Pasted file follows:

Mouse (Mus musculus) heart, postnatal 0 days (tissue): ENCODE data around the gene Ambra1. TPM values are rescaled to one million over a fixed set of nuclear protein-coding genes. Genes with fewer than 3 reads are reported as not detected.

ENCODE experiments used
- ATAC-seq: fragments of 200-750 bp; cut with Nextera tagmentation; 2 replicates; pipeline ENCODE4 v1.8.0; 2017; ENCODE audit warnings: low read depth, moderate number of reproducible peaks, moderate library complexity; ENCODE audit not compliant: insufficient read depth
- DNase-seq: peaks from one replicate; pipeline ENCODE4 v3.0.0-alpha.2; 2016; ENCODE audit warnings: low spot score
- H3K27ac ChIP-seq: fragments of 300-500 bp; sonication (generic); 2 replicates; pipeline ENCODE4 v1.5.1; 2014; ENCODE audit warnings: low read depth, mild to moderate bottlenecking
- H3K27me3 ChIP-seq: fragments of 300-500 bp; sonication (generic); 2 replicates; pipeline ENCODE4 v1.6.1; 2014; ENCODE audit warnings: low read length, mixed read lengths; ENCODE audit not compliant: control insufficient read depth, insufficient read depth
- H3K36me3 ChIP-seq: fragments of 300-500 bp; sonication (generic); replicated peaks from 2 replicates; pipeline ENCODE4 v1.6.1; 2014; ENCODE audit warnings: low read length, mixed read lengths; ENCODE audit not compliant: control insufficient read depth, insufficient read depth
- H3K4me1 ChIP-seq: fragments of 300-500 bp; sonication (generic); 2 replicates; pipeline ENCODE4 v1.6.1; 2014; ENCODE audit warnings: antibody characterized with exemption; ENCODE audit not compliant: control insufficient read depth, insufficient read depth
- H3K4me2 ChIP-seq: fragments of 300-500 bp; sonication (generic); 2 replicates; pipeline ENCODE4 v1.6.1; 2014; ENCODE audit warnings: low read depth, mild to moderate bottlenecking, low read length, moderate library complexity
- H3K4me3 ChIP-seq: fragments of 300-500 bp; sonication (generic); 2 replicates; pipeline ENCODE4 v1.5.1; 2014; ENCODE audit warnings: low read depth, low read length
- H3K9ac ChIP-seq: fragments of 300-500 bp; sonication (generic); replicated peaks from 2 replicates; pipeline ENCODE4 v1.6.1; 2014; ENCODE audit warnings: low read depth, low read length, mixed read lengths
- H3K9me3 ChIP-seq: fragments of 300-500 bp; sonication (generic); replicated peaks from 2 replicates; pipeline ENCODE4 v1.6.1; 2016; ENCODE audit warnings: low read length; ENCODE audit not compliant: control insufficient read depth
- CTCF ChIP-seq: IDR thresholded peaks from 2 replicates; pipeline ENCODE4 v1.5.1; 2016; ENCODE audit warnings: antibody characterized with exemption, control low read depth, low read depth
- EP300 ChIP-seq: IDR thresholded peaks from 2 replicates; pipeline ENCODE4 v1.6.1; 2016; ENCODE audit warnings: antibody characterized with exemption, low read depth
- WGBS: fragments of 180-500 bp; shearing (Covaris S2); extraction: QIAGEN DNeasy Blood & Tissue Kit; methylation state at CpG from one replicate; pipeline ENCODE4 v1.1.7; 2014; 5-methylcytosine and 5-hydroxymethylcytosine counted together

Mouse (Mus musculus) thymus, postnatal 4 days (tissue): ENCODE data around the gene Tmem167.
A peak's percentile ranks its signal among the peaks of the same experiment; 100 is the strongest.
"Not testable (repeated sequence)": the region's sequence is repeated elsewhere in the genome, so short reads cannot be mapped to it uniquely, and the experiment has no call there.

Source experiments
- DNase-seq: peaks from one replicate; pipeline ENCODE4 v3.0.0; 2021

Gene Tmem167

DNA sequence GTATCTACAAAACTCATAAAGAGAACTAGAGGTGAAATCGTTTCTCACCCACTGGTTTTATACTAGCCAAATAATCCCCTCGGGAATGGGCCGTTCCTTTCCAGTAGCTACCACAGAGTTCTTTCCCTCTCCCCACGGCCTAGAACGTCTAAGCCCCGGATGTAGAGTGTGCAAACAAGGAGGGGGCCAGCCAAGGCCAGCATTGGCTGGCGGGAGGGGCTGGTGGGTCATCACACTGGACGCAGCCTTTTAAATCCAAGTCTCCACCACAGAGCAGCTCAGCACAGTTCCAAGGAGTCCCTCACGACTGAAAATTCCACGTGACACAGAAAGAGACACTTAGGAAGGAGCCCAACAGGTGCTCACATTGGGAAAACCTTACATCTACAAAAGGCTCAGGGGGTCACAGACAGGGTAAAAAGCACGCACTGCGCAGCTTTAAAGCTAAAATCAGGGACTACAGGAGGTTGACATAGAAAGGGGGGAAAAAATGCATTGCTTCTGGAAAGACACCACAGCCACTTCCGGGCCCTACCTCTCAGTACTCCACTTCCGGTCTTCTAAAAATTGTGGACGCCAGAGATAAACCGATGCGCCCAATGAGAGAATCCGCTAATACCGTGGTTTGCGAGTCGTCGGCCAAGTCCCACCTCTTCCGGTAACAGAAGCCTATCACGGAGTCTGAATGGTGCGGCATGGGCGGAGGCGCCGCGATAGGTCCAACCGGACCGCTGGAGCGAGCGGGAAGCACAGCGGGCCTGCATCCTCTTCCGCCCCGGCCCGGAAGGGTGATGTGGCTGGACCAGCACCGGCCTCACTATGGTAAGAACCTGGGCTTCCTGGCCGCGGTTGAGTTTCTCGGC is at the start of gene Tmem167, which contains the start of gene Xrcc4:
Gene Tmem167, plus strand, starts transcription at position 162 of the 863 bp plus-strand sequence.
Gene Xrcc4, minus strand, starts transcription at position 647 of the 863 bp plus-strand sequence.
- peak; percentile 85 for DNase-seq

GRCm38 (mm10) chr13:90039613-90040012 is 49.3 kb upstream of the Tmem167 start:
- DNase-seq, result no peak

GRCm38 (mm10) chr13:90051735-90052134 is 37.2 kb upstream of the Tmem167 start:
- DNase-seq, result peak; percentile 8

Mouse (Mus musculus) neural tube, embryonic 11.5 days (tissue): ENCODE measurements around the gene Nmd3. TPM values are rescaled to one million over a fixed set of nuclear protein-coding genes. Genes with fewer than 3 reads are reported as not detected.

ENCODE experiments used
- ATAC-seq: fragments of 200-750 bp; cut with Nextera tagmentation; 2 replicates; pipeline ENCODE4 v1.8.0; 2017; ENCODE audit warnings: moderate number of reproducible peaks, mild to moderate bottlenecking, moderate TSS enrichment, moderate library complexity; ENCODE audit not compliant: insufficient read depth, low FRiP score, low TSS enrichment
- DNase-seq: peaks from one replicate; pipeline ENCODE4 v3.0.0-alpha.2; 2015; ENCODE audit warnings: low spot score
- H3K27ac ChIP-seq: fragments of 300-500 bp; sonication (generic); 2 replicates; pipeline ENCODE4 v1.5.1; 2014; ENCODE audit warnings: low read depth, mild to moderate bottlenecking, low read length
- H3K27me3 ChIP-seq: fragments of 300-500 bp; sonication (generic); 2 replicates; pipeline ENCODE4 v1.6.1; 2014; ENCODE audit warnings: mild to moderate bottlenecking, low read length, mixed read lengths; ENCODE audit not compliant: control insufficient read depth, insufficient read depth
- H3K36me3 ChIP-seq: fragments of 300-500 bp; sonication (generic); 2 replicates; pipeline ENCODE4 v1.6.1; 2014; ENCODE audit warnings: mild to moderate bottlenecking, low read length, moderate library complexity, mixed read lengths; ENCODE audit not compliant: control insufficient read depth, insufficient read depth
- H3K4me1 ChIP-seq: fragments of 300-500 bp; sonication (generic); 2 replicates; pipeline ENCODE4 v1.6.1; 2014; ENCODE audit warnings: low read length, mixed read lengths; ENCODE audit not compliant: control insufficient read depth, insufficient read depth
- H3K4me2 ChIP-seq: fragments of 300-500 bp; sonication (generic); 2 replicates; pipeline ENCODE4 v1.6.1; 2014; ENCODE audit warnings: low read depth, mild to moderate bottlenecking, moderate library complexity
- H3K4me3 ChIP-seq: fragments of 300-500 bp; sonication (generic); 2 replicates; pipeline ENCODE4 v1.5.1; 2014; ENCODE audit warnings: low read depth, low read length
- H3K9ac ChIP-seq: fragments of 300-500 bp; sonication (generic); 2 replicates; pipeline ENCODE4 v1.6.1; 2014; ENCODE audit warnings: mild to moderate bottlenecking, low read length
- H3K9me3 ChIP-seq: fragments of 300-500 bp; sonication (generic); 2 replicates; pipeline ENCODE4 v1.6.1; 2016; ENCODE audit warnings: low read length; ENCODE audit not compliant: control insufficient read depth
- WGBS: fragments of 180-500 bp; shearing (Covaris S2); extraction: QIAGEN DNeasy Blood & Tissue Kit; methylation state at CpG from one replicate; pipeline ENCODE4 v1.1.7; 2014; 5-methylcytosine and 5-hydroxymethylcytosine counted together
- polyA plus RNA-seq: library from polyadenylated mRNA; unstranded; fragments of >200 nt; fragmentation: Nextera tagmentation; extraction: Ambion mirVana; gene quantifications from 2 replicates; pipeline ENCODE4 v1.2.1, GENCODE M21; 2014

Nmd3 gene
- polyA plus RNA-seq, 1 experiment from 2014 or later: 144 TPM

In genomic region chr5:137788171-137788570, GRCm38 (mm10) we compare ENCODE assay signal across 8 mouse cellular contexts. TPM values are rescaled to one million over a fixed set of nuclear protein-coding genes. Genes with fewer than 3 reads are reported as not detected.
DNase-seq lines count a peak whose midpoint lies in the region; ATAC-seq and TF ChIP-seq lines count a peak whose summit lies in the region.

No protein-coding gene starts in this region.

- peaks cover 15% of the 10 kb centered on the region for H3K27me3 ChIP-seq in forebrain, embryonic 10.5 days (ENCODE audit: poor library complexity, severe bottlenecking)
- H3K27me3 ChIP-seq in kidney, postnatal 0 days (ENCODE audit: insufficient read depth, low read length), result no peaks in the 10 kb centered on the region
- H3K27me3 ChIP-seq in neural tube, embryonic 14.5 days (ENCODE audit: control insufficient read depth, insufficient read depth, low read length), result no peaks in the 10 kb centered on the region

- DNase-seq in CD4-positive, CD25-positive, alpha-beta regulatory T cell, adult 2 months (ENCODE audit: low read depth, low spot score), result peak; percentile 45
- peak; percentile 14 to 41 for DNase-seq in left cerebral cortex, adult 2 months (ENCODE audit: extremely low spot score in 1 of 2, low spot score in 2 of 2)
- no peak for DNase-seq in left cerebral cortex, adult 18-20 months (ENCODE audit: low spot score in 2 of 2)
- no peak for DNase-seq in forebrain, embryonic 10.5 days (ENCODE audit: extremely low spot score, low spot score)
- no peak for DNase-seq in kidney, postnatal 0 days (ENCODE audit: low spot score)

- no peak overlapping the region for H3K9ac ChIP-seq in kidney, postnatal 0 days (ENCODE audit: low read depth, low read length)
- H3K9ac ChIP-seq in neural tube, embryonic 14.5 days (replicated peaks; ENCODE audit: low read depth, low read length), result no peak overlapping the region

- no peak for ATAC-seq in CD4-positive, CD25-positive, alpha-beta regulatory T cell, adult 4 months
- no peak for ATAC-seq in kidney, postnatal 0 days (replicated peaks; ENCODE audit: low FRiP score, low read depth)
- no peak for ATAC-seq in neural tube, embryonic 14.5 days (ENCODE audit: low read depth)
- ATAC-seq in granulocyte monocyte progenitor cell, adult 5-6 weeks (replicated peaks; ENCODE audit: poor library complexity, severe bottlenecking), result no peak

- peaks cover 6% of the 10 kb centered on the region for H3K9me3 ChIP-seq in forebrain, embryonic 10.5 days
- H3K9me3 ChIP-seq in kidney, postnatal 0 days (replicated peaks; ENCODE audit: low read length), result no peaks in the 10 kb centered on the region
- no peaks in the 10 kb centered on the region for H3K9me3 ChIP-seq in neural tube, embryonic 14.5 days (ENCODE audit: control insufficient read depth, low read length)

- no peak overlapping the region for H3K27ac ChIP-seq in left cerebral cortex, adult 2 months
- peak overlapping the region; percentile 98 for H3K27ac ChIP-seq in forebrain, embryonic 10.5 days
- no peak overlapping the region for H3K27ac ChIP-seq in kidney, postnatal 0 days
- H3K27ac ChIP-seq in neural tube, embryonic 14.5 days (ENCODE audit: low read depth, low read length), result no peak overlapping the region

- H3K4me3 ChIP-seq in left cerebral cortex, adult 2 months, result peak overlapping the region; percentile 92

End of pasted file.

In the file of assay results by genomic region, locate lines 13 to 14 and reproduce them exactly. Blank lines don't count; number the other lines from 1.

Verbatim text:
- CTCF ChIP-seq: IDR thresholded peaks from 2 replicates; pipeline ENCODE4 v1.5.1; 2016; ENCODE audit warnings: antibody characterized with exemption, control low read depth, low read depth
- EP300 ChIP-seq: IDR thresholded peaks from 2 replicates; pipeline ENCODE4 v1.6.1; 2016; ENCODE audit warnings: antibody characterized with exemption, low read depth